2013 has arrived and, as might be expected, resolutions abound nonstop. Click over to your Facebook’s news feed and I’ll bet that at least two or three status updates are related to typical goals for the New Year – lose weight, exercise more, be a nicer person, etc. You may have even listed out a few of the things you’d like to achieve in 2013 in your status. But have you given any thought about the goals your business has? Granted we all fall back on the old familiar of wanting to make more money, but our resolutions are the perfect way to think outside of the box when it comes to bettering your business especially when it comes to the social media portion. So what can you resolve to do (and easily keep that resolution) that will better both your online presence and business as a whole?
1. Tailor Your Social Media Outlets to Your Needs
Do you still have a MySpace account? Do you keep looking to see if people checked in on Foursquare, even though your business doesn’t have a public storefront? Your social media presence might have a few cobwebs that you need to shake off. Look into what social sites your business has a presence on and figure out which ones deserve the most attention and which ones you’re better off leaving behind. If you find yourself with an abundance of extra time after shedding your presence on sites that no longer work for you, look into creating an account with some of the newer ones – everyone is still waiting to see how businesses wind up using sites like Instagram and Pinterest to their advantage. Be the business that blazes the trail there first in 2013!
2. Become a Better Writer (Or Hire a Good One)
Sometimes our inability to write is simply the result of being out of practice. How many business owners continue to write on a regular basis after graduating from school? But if you’re contributing to other outlets or running your own blog, you need to work on being a better writer. No one will read your articles if they are a chore to get through or sound too self-promotional. Of course there are plenty of people out there who, despite their best efforts, wind up staring at a blinking cursor in a blank word document every time they try to write. If that sounds like you, look into either hiring an in-house writer, or contracting an outside writing service, to help you generate engaging, readable content.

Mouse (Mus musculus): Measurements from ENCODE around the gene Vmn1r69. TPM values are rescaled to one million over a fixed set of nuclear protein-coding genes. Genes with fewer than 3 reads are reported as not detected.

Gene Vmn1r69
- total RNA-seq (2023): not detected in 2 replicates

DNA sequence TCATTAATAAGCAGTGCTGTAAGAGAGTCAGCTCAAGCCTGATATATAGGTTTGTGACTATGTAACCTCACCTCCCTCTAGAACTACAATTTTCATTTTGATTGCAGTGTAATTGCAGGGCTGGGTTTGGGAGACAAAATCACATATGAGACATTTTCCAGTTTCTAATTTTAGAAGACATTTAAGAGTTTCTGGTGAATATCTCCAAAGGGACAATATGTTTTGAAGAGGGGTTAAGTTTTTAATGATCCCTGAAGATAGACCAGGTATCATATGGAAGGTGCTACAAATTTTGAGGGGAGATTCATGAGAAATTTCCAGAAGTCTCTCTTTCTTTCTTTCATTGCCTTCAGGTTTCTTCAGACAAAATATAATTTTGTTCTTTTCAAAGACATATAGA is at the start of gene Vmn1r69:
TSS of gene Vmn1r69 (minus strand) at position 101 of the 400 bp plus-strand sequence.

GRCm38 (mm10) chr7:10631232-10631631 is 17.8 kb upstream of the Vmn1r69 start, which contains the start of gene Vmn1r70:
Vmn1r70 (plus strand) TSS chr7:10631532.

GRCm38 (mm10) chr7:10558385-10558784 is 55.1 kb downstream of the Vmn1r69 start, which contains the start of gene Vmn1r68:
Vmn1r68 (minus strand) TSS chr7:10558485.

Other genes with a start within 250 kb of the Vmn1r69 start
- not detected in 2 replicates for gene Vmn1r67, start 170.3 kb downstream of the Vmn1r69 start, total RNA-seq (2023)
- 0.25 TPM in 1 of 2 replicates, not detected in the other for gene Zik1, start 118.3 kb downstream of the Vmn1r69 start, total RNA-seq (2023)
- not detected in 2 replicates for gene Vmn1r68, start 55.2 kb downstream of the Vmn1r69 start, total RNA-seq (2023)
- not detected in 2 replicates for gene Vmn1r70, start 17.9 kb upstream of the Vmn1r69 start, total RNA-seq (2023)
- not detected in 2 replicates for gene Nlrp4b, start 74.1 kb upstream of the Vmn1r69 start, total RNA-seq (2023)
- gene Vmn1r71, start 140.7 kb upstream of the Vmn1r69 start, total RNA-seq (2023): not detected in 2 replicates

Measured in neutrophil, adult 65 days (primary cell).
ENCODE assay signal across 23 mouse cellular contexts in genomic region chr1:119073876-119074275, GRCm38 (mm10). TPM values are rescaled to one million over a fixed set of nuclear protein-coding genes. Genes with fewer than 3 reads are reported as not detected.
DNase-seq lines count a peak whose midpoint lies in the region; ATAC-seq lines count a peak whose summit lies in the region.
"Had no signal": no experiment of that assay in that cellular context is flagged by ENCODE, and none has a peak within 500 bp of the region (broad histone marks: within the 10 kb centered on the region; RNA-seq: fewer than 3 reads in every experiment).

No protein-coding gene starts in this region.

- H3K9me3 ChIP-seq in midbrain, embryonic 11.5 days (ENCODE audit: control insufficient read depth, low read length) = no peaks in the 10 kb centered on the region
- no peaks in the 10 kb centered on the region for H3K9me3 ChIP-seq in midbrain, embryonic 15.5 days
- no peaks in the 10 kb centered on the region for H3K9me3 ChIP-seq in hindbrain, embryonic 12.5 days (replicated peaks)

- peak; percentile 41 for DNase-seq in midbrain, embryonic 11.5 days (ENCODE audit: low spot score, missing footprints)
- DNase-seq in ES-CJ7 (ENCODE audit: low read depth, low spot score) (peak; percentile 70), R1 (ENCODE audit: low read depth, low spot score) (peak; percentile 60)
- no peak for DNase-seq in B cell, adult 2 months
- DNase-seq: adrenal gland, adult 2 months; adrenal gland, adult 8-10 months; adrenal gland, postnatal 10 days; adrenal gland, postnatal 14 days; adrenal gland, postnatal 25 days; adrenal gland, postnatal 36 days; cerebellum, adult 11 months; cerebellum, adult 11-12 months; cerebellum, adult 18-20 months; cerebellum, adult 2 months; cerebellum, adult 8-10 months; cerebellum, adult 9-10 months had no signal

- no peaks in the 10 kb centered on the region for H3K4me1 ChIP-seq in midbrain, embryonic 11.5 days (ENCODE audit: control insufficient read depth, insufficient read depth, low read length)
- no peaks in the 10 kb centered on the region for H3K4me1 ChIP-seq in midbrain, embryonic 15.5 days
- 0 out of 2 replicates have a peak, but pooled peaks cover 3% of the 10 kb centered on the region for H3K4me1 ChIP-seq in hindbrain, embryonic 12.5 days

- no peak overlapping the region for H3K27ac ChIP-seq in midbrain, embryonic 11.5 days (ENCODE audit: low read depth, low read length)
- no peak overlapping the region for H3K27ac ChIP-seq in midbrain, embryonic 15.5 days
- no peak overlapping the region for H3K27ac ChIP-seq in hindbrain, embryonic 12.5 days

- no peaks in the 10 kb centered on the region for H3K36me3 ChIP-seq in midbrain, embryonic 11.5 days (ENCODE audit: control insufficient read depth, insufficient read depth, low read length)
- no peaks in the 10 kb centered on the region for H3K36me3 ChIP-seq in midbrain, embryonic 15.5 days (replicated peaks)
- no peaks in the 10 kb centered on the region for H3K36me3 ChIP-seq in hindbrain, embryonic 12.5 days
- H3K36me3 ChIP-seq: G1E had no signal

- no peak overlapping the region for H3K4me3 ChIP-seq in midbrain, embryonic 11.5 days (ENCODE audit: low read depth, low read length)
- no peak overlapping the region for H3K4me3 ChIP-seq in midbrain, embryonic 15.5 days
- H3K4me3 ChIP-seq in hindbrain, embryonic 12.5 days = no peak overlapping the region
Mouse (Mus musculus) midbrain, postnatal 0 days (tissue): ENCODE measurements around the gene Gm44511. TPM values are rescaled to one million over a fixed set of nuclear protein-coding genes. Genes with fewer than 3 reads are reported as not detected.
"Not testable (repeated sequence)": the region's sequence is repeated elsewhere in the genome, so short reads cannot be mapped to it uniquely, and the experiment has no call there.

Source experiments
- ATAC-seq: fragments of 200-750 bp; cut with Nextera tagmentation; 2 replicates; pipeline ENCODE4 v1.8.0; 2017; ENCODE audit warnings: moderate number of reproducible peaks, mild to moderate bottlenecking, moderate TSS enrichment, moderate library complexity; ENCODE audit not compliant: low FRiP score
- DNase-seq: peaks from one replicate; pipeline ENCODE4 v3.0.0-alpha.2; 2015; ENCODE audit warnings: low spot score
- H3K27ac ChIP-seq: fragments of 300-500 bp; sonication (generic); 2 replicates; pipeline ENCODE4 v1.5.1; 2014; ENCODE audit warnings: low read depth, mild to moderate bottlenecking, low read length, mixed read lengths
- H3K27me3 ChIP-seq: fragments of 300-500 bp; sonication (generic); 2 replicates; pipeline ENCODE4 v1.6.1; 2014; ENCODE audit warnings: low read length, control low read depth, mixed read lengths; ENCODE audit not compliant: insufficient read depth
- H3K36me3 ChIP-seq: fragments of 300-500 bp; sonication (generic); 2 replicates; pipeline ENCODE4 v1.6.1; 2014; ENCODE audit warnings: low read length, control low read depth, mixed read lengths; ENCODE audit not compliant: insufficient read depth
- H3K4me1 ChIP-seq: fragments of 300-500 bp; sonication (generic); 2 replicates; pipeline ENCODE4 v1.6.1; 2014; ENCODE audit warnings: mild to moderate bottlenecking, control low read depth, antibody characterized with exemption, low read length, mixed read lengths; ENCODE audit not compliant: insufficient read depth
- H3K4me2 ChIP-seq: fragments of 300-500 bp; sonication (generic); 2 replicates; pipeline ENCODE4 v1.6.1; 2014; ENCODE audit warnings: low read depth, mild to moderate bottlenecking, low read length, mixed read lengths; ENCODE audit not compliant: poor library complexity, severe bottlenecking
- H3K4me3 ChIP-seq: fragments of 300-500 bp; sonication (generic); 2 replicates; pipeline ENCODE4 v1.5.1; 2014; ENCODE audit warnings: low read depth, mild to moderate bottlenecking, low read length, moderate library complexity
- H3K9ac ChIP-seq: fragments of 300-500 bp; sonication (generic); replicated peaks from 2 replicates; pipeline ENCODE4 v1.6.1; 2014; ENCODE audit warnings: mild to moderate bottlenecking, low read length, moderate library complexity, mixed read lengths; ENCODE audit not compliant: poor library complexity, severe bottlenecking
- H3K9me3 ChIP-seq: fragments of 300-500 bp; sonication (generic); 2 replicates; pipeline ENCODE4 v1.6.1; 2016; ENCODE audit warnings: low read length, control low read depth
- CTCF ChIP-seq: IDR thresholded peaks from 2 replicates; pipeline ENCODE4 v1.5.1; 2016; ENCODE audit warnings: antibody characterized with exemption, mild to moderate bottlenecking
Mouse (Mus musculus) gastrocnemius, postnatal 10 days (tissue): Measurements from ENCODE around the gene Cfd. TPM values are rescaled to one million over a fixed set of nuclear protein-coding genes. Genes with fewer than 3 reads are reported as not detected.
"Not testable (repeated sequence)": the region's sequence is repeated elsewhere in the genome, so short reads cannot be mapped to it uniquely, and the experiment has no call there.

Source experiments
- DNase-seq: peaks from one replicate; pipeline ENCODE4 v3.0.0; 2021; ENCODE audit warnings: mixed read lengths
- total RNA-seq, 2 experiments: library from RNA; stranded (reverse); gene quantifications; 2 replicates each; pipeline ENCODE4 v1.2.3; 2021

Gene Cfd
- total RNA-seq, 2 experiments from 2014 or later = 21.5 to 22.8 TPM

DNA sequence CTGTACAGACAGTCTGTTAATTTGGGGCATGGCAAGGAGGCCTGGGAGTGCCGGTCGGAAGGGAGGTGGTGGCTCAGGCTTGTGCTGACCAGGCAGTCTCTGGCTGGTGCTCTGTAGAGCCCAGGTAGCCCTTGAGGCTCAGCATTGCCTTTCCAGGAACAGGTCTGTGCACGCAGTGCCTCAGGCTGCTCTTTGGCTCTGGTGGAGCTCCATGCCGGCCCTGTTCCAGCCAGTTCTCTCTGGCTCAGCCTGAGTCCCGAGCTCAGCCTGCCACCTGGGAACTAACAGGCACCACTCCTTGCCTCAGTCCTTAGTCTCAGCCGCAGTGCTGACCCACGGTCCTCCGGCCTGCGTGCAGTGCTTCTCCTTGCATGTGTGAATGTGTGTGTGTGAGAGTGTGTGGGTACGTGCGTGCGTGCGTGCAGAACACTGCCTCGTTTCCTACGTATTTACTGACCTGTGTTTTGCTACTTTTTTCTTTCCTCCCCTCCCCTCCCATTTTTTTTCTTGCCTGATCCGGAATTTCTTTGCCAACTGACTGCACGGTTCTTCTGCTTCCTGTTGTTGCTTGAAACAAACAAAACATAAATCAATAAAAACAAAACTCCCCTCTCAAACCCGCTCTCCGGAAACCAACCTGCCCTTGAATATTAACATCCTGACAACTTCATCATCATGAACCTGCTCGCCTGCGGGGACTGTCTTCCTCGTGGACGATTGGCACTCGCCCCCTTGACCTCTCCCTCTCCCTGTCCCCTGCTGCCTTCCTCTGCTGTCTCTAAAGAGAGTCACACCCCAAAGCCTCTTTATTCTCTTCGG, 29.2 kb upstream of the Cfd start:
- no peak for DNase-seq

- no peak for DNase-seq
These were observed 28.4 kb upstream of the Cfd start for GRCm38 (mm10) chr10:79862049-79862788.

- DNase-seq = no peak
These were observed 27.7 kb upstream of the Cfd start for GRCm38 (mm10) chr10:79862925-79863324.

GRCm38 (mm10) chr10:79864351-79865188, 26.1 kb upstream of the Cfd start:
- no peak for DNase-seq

3. Snap Photos of the Inner Workings of Your Business
People love to glimpse into the lives they aren’t living – that’s why photo apps like Instagram are so popular. A great way to let your employees know they are appreciated while simultaneously letting your followers and customers peek into the inner workings of your business is to take pictures of in-office events or work related get-togethers. Most of your employees will like seeing that they aren’t just some cog in the company machine, and it is always fun peek behind the curtain of your favorite businesses.
4. Expand Your Network
Networking is something you should be doing already, but it is far too easy to get comfortable sticking with the network you’ve already built. You get a few contacts, talk to a couple of industry insiders, and slowly slip into complacency. The trouble is that you wind up missing the chance to make important contacts – networking can be time consuming, but you need to continue to build your own. Some of your closest contacts might end up leaving, and if you don’t continue to talk to people you won’t have anyone to replace them with. The last thing you want to see in 2013 is a shrinking professional network.
5. Communicate, Communicate, Communicate!
I harp on this point a lot, but it is so vital to a business’s success. You need to communicate to your employees, your business needs to communicate to its customers, and the departments in your office need to communicate with each other. It is more than just being able to communicate – it is being willing to make the effort to create that initial contact and keep the conversation going. Keep the lines of communication open, and make sure that everyone, from your customers to your executives, knows that communicating is a two-way street. Listen and discuss.